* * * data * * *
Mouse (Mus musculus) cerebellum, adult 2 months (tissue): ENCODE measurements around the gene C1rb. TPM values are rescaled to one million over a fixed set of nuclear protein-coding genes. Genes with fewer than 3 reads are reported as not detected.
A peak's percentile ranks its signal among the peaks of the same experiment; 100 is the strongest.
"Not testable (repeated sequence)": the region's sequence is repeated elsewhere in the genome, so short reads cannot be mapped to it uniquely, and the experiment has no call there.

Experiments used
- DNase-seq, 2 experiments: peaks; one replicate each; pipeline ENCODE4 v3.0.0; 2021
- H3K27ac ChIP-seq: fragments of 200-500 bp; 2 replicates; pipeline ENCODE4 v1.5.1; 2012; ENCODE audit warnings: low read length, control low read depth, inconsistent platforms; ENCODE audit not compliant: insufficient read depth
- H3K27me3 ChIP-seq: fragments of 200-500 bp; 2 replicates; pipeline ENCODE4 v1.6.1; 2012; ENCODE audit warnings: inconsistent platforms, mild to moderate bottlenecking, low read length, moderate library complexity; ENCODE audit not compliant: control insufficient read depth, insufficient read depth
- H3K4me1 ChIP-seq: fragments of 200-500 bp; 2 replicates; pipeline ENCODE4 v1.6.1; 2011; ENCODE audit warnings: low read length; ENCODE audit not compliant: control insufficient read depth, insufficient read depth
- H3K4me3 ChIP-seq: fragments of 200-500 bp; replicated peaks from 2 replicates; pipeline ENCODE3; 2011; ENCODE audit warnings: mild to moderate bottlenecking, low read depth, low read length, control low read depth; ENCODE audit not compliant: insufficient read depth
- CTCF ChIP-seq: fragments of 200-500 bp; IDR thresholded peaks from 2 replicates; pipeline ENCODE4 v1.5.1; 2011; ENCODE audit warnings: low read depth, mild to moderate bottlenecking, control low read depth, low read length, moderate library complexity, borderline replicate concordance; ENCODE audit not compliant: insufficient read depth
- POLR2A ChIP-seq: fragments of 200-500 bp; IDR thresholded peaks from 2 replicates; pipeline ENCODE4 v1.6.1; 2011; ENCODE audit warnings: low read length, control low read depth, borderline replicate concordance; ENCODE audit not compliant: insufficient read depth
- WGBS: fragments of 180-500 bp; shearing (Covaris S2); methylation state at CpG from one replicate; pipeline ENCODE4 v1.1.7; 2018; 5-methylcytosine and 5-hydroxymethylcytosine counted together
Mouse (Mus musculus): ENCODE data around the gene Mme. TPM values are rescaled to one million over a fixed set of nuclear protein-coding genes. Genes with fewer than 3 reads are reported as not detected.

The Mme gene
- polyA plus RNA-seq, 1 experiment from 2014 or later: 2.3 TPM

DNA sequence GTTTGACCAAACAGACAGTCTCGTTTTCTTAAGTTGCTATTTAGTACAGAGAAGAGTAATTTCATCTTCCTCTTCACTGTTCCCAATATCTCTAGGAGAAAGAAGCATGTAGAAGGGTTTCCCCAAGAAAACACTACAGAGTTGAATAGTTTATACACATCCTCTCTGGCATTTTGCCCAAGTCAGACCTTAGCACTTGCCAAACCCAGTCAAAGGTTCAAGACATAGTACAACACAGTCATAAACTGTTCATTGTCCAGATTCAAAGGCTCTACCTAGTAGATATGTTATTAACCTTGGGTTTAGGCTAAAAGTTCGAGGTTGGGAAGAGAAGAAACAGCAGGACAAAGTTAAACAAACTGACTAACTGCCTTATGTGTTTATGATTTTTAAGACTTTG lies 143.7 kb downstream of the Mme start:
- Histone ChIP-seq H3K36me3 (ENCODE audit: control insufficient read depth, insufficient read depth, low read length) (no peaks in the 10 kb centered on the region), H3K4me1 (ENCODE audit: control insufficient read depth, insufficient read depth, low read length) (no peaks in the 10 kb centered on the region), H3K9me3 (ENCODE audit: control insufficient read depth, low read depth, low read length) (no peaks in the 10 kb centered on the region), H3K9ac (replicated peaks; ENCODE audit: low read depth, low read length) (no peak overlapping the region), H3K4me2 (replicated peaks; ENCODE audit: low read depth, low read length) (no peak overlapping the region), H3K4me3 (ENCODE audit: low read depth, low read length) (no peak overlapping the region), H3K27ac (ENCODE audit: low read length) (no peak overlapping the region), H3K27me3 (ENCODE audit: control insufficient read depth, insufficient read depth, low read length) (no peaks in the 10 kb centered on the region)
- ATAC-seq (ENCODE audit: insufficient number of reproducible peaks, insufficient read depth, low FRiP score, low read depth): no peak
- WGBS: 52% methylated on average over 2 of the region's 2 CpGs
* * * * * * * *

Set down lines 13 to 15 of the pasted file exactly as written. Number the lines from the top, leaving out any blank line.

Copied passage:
Mouse (Mus musculus): ENCODE data around the gene Mme. TPM values are rescaled to one million over a fixed set of nuclear protein-coding genes. Genes with fewer than 3 reads are reported as not detected.

The Mme gene
- polyA plus RNA-seq, 1 experiment from 2014 or later: 2.3 TPM